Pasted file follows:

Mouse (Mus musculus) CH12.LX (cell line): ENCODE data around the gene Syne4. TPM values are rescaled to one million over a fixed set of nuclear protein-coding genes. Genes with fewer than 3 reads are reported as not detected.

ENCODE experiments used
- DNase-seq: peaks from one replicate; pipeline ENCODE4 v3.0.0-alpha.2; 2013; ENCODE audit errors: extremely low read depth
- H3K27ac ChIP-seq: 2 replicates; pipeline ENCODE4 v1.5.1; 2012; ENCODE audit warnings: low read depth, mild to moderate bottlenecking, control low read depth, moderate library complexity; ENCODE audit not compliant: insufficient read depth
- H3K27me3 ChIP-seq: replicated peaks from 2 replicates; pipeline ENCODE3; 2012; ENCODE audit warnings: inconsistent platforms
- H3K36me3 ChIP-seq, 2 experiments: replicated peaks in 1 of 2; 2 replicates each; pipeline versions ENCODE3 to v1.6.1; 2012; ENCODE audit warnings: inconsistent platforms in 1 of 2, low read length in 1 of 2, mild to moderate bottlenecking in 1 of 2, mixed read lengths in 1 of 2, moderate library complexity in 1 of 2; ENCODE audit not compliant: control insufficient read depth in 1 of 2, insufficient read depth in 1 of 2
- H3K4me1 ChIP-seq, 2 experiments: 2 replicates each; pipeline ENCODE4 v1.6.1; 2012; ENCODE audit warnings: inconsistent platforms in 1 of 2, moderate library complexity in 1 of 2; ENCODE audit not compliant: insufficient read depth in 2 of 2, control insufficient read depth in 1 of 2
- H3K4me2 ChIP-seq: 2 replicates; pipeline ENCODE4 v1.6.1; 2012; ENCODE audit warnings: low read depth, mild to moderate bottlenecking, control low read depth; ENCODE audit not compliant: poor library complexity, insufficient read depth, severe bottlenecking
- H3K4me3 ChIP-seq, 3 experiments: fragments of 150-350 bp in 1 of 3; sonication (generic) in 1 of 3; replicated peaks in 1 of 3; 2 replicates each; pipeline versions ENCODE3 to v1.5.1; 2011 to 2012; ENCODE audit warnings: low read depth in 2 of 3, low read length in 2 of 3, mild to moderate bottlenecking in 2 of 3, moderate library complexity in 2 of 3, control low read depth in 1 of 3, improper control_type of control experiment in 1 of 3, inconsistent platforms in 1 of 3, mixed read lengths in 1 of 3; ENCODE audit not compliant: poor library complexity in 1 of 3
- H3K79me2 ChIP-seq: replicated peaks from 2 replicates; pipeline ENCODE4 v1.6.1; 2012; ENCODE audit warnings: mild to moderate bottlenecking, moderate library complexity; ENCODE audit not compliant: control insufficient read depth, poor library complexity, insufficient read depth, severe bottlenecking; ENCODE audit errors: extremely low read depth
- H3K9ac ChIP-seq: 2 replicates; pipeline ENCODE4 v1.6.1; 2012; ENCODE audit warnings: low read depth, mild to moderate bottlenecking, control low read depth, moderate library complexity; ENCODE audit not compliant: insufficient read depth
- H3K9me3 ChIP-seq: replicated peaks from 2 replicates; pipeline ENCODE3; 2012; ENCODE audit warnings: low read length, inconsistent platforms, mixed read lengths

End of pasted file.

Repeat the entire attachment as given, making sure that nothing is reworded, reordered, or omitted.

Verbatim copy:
Mouse (Mus musculus) CH12.LX (cell line): ENCODE data around the gene Syne4. TPM values are rescaled to one million over a fixed set of nuclear protein-coding genes. Genes with fewer than 3 reads are reported as not detected.

ENCODE experiments used
- DNase-seq: peaks from one replicate; pipeline ENCODE4 v3.0.0-alpha.2; 2013; ENCODE audit errors: extremely low read depth
- H3K27ac ChIP-seq: 2 replicates; pipeline ENCODE4 v1.5.1; 2012; ENCODE audit warnings: low read depth, mild to moderate bottlenecking, control low read depth, moderate library complexity; ENCODE audit not compliant: insufficient read depth
- H3K27me3 ChIP-seq: replicated peaks from 2 replicates; pipeline ENCODE3; 2012; ENCODE audit warnings: inconsistent platforms
- H3K36me3 ChIP-seq, 2 experiments: replicated peaks in 1 of 2; 2 replicates each; pipeline versions ENCODE3 to v1.6.1; 2012; ENCODE audit warnings: inconsistent platforms in 1 of 2, low read length in 1 of 2, mild to moderate bottlenecking in 1 of 2, mixed read lengths in 1 of 2, moderate library complexity in 1 of 2; ENCODE audit not compliant: control insufficient read depth in 1 of 2, insufficient read depth in 1 of 2
- H3K4me1 ChIP-seq, 2 experiments: 2 replicates each; pipeline ENCODE4 v1.6.1; 2012; ENCODE audit warnings: inconsistent platforms in 1 of 2, moderate library complexity in 1 of 2; ENCODE audit not compliant: insufficient read depth in 2 of 2, control insufficient read depth in 1 of 2
- H3K4me2 ChIP-seq: 2 replicates; pipeline ENCODE4 v1.6.1; 2012; ENCODE audit warnings: low read depth, mild to moderate bottlenecking, control low read depth; ENCODE audit not compliant: poor library complexity, insufficient read depth, severe bottlenecking
- H3K4me3 ChIP-seq, 3 experiments: fragments of 150-350 bp in 1 of 3; sonication (generic) in 1 of 3; replicated peaks in 1 of 3; 2 replicates each; pipeline versions ENCODE3 to v1.5.1; 2011 to 2012; ENCODE audit warnings: low read depth in 2 of 3, low read length in 2 of 3, mild to moderate bottlenecking in 2 of 3, moderate library complexity in 2 of 3, control low read depth in 1 of 3, improper control_type of control experiment in 1 of 3, inconsistent platforms in 1 of 3, mixed read lengths in 1 of 3; ENCODE audit not compliant: poor library complexity in 1 of 3
- H3K79me2 ChIP-seq: replicated peaks from 2 replicates; pipeline ENCODE4 v1.6.1; 2012; ENCODE audit warnings: mild to moderate bottlenecking, moderate library complexity; ENCODE audit not compliant: control insufficient read depth, poor library complexity, insufficient read depth, severe bottlenecking; ENCODE audit errors: extremely low read depth
- H3K9ac ChIP-seq: 2 replicates; pipeline ENCODE4 v1.6.1; 2012; ENCODE audit warnings: low read depth, mild to moderate bottlenecking, control low read depth, moderate library complexity; ENCODE audit not compliant: insufficient read depth
- H3K9me3 ChIP-seq: replicated peaks from 2 replicates; pipeline ENCODE3; 2012; ENCODE audit warnings: low read length, inconsistent platforms, mixed read lengths